Top 5 Ways to Reduce the Cost of a Data Breach
According to the 2017 Cost of Data Breach Study, data breach costs in 2017 averaged $3.62 million. This is a large sum, but depending on factors such as the number of records exposed or the nature of the leaked information, losses can be much greater and even include reputational damages that may take several years to reverse.
Reducing the cost of data breaches is a vital consideration for any good security strategy. In fact, when a breach occurs, many factors can influence its cost, either increasing or decreasing the final amount. Some of those aspects are external to the company, such as laws and regulations, and must be accepted as they are.
However, there are several factors that fall within the boundaries of company control and, if properly used, can greatly reduce the impact of a data breach. These factors can turn a crisis that could put a large enterprise out of business into a manageable situation.
Here are six ways you can reduce cost of data breaches at your organization.
- Deploy an Incident Response Team
Assembling an incident response team involves tasks such as:
- Developing an incident response policy and plan
- Creating formal procedures for performing incident handling and reporting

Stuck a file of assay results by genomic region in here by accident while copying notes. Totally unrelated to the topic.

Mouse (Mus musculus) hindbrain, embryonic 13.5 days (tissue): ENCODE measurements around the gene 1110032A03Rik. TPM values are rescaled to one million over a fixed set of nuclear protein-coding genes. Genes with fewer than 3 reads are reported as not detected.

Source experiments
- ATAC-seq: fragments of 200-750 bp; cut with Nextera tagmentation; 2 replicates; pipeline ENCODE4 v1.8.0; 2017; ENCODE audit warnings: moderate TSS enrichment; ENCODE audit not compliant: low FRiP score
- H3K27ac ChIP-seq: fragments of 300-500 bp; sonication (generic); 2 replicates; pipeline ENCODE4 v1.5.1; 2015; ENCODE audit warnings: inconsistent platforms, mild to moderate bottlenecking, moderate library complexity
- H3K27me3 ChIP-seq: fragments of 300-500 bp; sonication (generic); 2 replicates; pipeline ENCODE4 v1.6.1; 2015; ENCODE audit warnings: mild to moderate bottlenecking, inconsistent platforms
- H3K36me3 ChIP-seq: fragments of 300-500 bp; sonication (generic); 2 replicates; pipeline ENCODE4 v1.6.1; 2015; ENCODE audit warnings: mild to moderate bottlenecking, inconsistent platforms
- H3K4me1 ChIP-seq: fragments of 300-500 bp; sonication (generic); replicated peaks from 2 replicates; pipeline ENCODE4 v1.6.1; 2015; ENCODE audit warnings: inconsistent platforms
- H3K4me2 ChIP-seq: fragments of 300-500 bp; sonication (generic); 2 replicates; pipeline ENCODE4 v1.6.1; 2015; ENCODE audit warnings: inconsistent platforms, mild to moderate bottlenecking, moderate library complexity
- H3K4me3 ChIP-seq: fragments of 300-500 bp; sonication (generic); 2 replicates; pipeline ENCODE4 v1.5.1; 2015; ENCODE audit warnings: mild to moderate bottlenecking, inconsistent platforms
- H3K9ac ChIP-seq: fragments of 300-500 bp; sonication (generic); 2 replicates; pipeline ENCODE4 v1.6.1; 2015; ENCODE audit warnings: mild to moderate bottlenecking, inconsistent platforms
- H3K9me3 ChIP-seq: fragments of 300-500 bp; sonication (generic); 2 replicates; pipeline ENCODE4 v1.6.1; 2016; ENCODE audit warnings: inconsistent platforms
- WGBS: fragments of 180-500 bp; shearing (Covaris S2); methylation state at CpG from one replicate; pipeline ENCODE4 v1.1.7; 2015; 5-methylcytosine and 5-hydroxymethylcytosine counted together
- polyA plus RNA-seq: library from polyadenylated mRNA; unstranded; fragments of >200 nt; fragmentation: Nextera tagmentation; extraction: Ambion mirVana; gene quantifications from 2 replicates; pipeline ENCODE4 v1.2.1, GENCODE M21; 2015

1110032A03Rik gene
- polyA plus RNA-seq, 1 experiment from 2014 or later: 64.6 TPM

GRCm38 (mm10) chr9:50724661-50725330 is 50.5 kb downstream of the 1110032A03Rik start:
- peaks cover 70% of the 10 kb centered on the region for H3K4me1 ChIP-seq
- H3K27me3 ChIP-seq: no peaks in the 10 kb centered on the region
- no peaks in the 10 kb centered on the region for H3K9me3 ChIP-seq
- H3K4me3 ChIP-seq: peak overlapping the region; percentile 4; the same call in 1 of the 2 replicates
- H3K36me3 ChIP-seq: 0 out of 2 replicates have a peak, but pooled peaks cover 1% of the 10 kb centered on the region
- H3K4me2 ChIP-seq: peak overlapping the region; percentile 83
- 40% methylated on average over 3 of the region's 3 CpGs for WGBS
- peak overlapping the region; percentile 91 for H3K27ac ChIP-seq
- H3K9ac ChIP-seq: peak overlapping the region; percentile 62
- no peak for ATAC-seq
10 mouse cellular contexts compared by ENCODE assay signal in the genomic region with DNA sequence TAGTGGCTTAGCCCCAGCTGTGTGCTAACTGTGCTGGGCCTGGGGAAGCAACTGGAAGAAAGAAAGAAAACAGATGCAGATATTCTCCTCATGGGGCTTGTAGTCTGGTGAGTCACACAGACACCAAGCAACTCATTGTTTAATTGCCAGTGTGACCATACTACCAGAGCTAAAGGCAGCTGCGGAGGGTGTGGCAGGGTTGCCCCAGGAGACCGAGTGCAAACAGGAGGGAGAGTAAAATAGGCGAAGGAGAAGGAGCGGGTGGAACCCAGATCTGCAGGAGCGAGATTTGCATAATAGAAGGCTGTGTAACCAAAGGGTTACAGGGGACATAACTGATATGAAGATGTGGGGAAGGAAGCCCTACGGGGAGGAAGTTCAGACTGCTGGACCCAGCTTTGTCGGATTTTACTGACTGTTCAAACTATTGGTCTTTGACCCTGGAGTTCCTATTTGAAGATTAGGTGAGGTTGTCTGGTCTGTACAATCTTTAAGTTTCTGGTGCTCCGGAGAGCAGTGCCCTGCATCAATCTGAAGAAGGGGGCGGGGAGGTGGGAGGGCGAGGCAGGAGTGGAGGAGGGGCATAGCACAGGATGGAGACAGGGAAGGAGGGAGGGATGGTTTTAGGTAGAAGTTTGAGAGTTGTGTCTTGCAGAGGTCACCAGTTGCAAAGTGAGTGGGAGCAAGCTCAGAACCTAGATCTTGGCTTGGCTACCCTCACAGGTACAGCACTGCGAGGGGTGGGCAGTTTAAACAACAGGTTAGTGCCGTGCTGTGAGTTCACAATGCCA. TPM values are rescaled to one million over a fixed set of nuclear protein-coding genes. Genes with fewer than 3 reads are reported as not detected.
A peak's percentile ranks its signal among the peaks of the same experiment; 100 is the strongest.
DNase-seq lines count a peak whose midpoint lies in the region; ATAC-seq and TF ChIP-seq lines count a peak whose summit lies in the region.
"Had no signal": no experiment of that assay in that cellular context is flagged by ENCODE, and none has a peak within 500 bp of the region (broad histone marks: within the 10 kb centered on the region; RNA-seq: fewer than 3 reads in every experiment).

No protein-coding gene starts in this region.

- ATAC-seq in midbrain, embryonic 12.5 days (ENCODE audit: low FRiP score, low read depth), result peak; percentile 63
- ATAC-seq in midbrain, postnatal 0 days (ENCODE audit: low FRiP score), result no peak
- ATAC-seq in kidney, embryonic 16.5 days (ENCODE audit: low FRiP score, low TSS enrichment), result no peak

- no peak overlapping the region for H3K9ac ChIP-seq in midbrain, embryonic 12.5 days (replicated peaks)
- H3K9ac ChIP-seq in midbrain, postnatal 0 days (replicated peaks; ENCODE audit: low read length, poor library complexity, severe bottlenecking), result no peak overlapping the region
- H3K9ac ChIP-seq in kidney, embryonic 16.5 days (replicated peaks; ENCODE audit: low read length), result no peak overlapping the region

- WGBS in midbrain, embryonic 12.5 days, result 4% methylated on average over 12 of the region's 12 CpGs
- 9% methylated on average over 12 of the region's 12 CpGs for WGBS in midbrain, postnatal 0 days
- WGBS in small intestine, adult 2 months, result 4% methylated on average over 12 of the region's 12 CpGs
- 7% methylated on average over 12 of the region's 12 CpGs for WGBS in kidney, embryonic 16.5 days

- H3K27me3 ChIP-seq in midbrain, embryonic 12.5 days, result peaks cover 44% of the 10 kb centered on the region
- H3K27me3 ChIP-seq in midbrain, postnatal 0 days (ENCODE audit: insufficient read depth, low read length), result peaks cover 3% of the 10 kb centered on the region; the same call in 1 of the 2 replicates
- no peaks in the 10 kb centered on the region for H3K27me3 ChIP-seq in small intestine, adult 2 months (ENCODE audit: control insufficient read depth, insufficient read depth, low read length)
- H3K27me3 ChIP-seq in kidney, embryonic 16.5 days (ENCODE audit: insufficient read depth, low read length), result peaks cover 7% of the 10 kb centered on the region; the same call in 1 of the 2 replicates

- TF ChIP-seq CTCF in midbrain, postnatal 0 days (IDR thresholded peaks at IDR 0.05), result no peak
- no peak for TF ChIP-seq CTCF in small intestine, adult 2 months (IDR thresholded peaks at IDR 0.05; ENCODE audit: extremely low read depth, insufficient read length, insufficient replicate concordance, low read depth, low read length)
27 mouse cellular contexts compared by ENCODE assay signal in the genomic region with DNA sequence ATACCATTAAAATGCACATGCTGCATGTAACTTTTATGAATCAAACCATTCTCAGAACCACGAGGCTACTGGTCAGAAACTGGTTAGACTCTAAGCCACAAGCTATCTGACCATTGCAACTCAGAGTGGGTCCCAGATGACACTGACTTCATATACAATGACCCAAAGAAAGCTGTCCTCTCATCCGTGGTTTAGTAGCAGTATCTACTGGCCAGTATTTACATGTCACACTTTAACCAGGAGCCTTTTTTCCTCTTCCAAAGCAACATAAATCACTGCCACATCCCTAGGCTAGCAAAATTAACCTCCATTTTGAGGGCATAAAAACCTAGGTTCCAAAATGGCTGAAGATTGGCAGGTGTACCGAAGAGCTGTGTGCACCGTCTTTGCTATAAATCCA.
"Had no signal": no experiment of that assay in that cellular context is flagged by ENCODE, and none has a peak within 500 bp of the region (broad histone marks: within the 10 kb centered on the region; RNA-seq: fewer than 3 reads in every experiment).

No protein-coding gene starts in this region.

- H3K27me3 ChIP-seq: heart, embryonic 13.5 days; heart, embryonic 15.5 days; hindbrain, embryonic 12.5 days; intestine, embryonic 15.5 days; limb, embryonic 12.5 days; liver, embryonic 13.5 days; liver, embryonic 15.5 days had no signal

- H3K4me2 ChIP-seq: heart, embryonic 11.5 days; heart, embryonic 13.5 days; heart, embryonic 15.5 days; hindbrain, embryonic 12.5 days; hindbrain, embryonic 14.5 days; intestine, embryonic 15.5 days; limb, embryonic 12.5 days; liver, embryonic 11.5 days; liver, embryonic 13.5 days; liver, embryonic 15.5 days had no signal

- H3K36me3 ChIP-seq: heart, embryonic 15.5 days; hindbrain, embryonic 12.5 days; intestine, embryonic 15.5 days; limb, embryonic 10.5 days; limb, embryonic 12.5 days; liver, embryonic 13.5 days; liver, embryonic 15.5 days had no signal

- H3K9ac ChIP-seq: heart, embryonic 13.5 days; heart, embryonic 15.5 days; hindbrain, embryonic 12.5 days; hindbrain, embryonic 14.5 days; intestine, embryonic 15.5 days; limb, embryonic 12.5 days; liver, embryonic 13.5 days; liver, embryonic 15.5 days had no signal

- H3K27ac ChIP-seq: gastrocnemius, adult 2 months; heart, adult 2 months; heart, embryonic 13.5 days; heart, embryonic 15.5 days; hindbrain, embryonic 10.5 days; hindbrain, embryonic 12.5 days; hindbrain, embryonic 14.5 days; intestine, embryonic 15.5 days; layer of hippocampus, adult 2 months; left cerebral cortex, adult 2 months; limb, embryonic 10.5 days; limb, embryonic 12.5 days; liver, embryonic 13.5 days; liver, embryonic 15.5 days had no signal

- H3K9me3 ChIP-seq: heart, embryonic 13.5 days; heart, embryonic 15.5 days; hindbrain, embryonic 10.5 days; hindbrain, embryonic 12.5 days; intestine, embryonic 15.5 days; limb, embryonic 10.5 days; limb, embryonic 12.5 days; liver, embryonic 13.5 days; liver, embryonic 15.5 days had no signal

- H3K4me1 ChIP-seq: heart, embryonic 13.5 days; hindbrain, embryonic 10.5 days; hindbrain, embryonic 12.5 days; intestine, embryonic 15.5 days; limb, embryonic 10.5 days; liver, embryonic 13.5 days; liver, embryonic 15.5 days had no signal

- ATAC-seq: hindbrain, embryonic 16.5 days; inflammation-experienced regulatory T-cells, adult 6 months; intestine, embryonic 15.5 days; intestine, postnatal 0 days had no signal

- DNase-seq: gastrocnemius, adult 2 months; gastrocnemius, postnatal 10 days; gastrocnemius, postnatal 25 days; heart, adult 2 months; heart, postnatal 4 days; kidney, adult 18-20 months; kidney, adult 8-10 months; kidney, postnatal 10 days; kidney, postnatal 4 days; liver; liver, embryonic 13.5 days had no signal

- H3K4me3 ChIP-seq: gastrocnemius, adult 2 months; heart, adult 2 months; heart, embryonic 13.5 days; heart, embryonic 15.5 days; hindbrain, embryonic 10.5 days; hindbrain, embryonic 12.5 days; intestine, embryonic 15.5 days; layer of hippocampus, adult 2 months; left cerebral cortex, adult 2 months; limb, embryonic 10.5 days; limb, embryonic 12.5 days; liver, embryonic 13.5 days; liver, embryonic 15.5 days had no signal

- Determining the necessary guidelines for communicating with outside parties, both internal (e.g., legal department) and external (e.g., law enforcement agencies)
- Defining the response team structure and required training
Once this planning phase is complete, an incident response team works by detecting, analyzing and trying to contain and eradicate any possible breach situation. Even in cases where a breach is detected after information leaves the organization’s control, the incident response team can still help by eradicating the probability of further leaks, while also providing essential information to other teams to reduce the incident impact (i.e., crisis management, communications, legal).
According to the 2017 Cost of Data Breach Study, the use of a fully functional incident response team reduces the cost of data breaches by $19 — from $141 to $122 (average cost per lost or stolen record).
- Take Advantage of Encryption Technology
Encryption plays a key role into reducing the chances of a data leak. For instance, it can protect both data at rest (e.g., files saved on a computer, server, mobile device or Cloud) and data in transit (e.g., information downloaded or uploaded over the Internet, used by an application, sent over an email or instant messenger).
In either case, if a cybercriminal captures encrypted information it will be of no use, provided he does have the means to reading it (e.g., using private encryption keys or exploiting an outdated encryption algorithm). This makes the extensive use of encryption throughout a company a great strategy for reducing the average cost of a data breach.
- Provide Security Awareness Training for Employees & Other Related Parties